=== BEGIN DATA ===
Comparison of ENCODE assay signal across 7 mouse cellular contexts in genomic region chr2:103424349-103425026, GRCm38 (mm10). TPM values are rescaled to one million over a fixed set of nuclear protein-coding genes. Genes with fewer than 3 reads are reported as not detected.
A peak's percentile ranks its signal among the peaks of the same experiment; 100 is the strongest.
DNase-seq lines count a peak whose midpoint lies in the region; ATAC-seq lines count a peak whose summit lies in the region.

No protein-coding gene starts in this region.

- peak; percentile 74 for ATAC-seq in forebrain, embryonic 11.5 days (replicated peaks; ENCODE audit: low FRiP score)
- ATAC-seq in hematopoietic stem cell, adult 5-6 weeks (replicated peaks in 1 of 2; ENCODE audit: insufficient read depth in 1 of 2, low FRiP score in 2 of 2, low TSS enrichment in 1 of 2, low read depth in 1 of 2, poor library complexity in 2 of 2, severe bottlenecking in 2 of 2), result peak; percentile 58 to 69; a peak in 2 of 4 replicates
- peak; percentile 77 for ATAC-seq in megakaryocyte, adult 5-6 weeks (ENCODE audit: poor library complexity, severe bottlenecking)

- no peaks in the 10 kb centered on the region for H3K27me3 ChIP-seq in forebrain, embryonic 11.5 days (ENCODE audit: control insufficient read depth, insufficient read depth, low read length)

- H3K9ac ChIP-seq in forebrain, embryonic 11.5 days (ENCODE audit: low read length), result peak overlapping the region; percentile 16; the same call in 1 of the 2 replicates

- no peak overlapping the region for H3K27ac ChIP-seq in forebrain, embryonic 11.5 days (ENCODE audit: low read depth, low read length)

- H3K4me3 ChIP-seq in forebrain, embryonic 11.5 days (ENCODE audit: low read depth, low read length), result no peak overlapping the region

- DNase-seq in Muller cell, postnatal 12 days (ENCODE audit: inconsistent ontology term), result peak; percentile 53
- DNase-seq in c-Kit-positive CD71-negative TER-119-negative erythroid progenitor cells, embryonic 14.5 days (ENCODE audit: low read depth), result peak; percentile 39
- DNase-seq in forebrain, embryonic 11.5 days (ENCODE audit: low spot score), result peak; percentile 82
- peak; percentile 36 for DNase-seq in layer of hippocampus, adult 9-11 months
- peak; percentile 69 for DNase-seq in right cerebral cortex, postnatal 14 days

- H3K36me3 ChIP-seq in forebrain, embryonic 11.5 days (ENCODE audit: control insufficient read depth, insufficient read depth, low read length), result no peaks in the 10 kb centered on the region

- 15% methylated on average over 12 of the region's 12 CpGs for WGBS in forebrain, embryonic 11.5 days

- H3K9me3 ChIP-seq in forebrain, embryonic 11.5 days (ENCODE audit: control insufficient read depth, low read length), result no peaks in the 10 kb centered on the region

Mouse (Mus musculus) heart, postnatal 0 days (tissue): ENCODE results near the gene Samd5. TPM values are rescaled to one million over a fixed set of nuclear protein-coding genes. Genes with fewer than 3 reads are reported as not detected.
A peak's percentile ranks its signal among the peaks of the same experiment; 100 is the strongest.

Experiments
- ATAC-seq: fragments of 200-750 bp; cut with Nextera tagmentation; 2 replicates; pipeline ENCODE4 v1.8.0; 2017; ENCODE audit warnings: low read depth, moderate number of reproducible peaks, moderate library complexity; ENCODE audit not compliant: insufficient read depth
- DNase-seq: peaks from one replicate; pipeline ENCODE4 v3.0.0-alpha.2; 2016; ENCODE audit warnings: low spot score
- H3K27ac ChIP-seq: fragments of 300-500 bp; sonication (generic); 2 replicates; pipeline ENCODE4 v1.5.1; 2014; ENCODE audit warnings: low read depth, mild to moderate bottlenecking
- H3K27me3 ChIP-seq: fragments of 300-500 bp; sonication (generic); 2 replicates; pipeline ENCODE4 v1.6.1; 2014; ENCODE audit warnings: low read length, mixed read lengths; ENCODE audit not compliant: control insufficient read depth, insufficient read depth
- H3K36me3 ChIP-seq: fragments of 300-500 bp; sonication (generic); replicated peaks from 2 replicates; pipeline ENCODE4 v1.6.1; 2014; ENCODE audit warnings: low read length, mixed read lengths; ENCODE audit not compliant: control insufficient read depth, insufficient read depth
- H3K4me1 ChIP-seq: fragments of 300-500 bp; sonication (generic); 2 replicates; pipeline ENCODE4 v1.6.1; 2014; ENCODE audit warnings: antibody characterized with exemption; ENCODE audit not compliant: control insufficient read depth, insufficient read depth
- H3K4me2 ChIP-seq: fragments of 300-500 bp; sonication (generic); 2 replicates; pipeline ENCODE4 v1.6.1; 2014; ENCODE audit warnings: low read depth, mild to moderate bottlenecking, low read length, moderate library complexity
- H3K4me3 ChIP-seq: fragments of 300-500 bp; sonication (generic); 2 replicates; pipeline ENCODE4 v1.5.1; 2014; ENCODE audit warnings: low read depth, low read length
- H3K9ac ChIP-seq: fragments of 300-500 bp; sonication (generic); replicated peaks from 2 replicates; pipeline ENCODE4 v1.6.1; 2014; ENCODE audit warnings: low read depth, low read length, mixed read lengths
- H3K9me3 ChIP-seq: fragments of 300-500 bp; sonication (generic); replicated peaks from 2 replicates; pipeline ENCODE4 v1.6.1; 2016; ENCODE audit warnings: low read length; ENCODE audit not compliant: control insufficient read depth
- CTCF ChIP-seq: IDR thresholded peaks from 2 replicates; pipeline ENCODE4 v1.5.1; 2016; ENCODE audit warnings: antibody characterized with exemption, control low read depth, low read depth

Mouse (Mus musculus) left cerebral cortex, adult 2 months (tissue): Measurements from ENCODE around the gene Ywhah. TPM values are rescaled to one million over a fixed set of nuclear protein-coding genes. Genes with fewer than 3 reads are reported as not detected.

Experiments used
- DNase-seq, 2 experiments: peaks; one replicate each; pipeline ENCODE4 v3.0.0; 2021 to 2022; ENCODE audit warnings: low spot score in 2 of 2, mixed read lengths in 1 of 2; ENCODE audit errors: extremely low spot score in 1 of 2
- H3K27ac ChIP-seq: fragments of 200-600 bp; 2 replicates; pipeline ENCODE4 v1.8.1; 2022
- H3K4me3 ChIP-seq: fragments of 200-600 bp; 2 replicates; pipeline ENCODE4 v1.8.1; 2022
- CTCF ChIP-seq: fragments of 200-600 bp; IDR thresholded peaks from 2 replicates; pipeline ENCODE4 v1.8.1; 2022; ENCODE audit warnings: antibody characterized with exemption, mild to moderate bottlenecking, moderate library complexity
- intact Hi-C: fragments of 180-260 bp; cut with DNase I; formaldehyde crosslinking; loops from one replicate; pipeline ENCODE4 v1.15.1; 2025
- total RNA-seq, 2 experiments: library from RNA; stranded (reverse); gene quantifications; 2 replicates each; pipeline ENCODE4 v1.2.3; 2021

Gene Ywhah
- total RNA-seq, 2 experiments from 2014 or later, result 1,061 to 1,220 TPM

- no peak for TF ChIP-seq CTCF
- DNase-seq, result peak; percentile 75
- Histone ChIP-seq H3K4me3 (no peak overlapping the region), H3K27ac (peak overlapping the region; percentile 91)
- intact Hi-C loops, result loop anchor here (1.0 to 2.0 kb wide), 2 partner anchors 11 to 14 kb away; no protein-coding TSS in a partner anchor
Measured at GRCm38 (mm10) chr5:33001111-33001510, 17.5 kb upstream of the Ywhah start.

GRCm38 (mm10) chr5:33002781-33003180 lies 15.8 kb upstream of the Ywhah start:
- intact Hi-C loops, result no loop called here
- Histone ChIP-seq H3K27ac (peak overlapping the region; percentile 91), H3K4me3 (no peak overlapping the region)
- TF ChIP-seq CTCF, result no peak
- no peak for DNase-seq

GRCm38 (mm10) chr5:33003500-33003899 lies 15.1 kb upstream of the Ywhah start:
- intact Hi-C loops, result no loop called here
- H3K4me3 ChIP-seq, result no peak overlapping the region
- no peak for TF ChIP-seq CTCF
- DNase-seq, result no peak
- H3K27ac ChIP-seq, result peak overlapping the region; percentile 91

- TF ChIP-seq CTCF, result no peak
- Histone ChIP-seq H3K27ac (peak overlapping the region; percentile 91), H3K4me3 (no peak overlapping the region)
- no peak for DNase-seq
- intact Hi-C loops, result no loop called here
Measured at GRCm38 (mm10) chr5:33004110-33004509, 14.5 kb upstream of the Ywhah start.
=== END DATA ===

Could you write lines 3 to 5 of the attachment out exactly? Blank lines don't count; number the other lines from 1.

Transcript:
DNase-seq lines count a peak whose midpoint lies in the region; ATAC-seq lines count a peak whose summit lies in the region.

No protein-coding gene starts in this region.

- peak; percentile 74 for ATAC-seq in forebrain, embryonic 11.5 days (replicated peaks; ENCODE audit: low FRiP score)